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Discussion Starter · #1 · (Edited)
How do I populate a new TBH??

Greetings fellow Beeks!

It is with great excitement that I ask how to accomplish the next big step in my TBH adventure. The hive is nearly complete and the challenge that I face now is how to populate it with bees from my Langs?? I have two that over-wintered nicely and a third that I took as a split off the stronger of those first two. It is still a pretty strong hive and s/b a fair candidate for another split.

My question(s), I guess, are;

1. HOW do I use Lang frames to 'nuc' a TBH? Can I simply hang 3 or 4 of them perpendicular to, and off of, the TBH bars and expect (with careful observation, of course) the bees to build new comb following the bars in the TBH ... OR;

2. Is there an intermediate step that might take longer but give better results? ... OR;

3. Is there some other (better) way that I haven't thought of?

Thanks in advance for your help.

Grace and Peace,
Joseph

_______________________________

Learn from the mistakes of others. You can't possibly live long enough to make them all yourself!
 

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The best way I know of is to cut the lang frames so they fit inside the tbh, then wire the top bar of the frame to the top bar of the hive, one problem is the width of a standard lang comb is wider then 1-1/4" tb will allow, I used my 1/4" spacers for this between the lang comb, you can phase out the old lang comb gradually when they start building brood comb of their own. This would give minimal brood disruption.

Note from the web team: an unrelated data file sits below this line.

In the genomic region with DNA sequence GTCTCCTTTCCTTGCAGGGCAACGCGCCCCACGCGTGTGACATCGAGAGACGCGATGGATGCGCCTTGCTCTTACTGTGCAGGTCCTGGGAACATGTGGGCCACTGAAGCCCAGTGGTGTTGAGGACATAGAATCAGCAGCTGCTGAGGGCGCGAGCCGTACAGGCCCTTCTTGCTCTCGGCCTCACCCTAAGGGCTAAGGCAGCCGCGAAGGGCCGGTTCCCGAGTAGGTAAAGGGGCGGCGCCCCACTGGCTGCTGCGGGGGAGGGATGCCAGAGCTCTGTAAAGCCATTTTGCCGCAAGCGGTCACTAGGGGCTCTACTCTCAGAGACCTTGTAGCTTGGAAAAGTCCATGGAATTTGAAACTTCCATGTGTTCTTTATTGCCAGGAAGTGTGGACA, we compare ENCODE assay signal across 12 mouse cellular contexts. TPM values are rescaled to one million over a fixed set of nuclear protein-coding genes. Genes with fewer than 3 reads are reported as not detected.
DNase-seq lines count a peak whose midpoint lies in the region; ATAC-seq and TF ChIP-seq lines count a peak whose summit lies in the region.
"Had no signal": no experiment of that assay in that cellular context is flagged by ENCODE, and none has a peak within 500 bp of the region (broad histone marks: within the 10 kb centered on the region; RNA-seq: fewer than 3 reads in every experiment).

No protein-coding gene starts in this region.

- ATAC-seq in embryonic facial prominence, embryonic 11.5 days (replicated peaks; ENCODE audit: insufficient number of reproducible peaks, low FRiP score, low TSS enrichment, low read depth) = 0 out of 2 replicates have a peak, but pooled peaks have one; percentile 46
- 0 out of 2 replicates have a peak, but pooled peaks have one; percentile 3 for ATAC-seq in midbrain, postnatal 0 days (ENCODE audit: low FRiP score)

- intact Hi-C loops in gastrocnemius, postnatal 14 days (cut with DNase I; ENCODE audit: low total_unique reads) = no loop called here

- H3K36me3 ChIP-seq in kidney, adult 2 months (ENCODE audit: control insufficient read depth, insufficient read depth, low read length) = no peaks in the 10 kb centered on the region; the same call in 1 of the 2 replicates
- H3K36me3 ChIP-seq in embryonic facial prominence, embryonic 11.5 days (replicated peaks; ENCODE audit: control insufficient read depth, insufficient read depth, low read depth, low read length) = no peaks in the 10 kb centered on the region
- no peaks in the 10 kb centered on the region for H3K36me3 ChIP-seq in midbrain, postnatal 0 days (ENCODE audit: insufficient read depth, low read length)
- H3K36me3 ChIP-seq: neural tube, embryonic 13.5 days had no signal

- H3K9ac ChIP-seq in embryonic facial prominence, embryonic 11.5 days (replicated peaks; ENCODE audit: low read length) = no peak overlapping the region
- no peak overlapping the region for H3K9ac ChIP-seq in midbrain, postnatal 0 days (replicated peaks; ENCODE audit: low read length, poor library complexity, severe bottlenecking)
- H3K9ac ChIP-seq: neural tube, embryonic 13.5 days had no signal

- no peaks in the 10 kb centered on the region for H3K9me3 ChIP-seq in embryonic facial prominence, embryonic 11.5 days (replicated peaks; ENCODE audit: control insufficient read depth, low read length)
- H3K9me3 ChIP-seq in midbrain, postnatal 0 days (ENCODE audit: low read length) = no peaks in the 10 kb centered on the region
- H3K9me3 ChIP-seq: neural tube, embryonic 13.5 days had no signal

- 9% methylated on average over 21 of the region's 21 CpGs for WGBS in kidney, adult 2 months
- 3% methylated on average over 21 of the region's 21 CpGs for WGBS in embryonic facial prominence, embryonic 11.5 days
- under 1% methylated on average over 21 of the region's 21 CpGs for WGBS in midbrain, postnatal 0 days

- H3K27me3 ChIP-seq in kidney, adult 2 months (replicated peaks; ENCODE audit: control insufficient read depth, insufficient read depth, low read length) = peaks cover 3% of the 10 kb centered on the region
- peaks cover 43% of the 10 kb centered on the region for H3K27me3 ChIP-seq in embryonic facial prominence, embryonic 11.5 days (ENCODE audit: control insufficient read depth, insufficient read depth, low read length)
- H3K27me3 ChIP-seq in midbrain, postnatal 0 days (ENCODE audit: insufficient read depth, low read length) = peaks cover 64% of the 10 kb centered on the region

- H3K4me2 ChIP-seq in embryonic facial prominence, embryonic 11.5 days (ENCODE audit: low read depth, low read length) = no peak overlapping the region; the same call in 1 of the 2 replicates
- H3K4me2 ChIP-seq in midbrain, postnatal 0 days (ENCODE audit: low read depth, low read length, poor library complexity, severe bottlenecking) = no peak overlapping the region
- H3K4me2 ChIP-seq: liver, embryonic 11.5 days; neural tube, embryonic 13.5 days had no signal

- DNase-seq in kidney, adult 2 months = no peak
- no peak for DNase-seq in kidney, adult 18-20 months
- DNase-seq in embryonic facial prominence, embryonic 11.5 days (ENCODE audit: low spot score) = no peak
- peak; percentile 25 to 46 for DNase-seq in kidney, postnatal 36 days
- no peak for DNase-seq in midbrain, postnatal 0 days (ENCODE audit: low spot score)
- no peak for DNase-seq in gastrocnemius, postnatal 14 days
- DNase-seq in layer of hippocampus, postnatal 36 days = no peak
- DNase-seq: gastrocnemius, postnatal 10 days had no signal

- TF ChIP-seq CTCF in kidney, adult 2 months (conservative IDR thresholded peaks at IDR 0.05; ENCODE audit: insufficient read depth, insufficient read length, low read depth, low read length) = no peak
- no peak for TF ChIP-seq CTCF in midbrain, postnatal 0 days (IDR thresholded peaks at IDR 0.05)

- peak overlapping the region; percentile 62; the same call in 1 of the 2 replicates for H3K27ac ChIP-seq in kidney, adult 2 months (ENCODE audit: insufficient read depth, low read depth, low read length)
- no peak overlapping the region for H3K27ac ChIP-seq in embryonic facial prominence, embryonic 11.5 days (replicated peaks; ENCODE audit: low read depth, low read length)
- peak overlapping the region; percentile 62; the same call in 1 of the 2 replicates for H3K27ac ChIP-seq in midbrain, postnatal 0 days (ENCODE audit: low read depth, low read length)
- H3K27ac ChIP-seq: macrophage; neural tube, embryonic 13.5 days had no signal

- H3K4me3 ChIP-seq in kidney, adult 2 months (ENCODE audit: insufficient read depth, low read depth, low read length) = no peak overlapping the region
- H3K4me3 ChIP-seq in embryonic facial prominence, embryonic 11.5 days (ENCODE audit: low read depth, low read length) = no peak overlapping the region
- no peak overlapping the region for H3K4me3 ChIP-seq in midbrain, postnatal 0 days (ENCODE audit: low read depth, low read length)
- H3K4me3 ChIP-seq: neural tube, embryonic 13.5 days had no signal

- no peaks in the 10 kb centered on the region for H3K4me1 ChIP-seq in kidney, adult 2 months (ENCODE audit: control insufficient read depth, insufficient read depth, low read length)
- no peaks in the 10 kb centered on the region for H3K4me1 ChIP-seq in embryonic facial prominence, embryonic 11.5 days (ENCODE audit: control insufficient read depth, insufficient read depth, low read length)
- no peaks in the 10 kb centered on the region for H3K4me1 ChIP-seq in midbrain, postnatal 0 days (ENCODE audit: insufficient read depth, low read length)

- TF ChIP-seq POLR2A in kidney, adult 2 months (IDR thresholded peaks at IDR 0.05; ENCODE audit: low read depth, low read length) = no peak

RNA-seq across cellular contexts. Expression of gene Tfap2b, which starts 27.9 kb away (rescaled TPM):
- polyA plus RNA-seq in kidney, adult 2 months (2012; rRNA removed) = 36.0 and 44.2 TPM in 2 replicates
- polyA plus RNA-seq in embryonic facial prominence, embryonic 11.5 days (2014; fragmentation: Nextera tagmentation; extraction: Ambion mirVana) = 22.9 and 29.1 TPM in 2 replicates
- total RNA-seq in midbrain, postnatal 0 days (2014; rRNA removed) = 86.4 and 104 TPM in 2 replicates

When I say cut the frames I used an actual saw to cut the lang frames top bar in two places so it would fit inside the tbh under the tbh top bar.
 

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Discussion Starter · #3 ·
Thanks, Sam!

I take you to mean that you prepare Lang frames in advance? In other words, are you suggesting that you cut or otherwise modify a Lang that has comb/brood/stores?

Looking forward to being able to compare Lang and TBH side-by-side ...

Peace,
Joseph
 

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No I meant you cut the frames that have brood on them so you can transfer the bees :D Like I would take your lang box set it beside your tbh then start cutting frames and wiring them onto your tb's for your tbh sorta like a cut-out it looks kinda traumatic but this way you don't set them back as much as simply shaking them into the new hive, and of course make sure the queen is isolated before you start hacking frames full of brood apart.
 

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http://vimeo.com/5614348
This may help you to understand the process better.
I did employ this in one of my hives with help from my bee mentor. It has been very successful. They are building their own comb now and it is nice and straight.